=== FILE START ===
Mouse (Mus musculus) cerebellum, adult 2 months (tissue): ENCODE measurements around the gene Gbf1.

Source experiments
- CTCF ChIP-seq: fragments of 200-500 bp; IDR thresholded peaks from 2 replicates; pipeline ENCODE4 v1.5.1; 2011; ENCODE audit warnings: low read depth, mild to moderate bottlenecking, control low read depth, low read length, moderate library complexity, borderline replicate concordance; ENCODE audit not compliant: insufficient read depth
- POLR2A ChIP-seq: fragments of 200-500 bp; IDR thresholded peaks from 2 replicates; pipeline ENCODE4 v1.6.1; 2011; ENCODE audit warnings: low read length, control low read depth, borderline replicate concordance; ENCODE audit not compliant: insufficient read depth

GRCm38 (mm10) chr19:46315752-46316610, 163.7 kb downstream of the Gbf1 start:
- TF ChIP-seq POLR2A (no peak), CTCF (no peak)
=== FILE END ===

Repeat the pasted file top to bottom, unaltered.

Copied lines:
Mouse (Mus musculus) cerebellum, adult 2 months (tissue): ENCODE measurements around the gene Gbf1.

Source experiments
- CTCF ChIP-seq: fragments of 200-500 bp; IDR thresholded peaks from 2 replicates; pipeline ENCODE4 v1.5.1; 2011; ENCODE audit warnings: low read depth, mild to moderate bottlenecking, control low read depth, low read length, moderate library complexity, borderline replicate concordance; ENCODE audit not compliant: insufficient read depth
- POLR2A ChIP-seq: fragments of 200-500 bp; IDR thresholded peaks from 2 replicates; pipeline ENCODE4 v1.6.1; 2011; ENCODE audit warnings: low read length, control low read depth, borderline replicate concordance; ENCODE audit not compliant: insufficient read depth

GRCm38 (mm10) chr19:46315752-46316610, 163.7 kb downstream of the Gbf1 start:
- TF ChIP-seq POLR2A (no peak), CTCF (no peak)